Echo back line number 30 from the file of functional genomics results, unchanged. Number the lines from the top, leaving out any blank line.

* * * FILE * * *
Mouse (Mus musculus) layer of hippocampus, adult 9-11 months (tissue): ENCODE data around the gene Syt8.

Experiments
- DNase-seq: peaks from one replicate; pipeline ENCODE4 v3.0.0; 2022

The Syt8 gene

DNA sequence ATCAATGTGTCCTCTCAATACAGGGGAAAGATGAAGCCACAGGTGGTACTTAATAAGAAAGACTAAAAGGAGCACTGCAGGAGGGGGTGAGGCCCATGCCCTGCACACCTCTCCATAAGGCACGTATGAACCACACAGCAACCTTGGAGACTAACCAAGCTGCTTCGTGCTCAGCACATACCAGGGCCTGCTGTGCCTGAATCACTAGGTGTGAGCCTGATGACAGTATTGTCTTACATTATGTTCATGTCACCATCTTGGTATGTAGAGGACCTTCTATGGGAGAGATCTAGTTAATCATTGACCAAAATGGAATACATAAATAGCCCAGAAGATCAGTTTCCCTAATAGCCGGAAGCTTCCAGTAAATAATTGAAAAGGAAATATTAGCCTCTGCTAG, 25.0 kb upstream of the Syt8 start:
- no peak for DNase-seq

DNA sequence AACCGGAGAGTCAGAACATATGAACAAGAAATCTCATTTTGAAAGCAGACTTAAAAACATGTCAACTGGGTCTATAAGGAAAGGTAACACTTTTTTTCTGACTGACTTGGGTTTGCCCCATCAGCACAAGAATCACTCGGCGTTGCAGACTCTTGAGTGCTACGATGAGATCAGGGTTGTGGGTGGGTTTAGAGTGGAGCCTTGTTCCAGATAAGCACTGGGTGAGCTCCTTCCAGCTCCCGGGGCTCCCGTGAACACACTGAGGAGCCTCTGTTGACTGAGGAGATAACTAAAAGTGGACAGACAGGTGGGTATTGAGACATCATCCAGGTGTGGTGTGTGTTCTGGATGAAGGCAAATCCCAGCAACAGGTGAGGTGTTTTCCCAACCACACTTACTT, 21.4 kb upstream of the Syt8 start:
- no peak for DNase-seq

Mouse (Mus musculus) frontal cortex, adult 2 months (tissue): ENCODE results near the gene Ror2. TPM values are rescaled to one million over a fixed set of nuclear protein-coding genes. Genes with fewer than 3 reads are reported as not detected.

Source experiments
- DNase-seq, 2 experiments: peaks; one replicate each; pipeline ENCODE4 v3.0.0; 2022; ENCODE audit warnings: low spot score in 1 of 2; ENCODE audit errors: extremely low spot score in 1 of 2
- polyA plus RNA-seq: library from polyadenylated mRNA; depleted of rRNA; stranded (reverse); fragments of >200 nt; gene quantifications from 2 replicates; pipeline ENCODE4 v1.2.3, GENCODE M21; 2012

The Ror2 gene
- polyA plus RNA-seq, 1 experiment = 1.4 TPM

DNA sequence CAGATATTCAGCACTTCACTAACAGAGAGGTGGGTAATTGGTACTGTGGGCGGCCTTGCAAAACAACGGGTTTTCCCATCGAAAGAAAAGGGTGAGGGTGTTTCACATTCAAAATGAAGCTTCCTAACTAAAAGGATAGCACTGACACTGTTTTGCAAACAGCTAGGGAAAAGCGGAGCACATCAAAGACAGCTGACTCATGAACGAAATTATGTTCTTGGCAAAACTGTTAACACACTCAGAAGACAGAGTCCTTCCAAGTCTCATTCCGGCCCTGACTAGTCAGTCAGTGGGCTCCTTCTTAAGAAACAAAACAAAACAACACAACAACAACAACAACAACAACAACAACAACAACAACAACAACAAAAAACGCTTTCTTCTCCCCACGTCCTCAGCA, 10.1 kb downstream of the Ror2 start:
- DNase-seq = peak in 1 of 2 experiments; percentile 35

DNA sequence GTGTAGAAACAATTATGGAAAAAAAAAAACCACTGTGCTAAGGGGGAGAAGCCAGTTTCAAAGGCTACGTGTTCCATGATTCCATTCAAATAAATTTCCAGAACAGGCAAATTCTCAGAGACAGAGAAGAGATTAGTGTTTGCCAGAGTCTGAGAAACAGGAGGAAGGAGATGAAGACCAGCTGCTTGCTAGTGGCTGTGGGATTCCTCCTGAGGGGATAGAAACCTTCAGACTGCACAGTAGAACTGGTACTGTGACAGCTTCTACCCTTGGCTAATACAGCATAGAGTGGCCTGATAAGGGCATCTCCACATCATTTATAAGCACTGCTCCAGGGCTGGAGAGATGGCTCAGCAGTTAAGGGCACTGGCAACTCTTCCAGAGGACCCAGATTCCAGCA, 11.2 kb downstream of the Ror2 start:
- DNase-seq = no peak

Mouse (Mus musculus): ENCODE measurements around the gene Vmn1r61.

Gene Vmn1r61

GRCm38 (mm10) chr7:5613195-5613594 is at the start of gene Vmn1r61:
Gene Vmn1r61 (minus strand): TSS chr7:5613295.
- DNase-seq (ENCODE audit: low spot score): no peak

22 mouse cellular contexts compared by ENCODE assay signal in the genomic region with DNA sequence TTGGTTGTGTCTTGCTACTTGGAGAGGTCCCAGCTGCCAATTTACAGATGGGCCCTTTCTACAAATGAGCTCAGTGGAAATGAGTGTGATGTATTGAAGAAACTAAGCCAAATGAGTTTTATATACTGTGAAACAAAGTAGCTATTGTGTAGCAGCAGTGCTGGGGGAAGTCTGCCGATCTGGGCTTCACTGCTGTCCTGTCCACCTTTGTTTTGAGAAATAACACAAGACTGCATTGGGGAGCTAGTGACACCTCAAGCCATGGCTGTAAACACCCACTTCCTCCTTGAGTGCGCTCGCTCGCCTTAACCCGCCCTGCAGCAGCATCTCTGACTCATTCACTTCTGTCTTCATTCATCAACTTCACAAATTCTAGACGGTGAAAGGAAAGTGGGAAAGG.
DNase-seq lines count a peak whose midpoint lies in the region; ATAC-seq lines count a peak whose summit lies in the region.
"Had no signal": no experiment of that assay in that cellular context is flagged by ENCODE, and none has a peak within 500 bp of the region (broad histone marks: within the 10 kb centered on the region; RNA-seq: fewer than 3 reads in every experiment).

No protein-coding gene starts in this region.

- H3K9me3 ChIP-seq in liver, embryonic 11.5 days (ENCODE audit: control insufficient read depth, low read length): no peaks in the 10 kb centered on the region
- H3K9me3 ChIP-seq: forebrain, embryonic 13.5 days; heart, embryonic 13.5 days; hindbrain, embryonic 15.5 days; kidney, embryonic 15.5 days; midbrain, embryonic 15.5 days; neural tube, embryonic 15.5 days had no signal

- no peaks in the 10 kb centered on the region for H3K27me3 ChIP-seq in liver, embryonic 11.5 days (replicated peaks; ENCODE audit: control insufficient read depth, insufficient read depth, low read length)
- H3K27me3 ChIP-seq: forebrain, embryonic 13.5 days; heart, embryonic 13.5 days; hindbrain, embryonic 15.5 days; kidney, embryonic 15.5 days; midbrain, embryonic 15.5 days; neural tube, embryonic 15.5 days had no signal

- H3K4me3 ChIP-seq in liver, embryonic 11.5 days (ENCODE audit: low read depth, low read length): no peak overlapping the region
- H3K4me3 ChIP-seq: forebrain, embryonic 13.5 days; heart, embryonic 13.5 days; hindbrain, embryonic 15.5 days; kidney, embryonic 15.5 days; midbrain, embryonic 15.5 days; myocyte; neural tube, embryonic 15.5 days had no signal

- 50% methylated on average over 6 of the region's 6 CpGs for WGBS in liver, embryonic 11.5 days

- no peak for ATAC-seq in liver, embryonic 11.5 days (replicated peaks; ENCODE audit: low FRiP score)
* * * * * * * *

- no peaks in the 10 kb centered on the region for H3K27me3 ChIP-seq in liver, embryonic 11.5 days (replicated peaks; ENCODE audit: control insufficient read depth, insufficient read depth, low read length)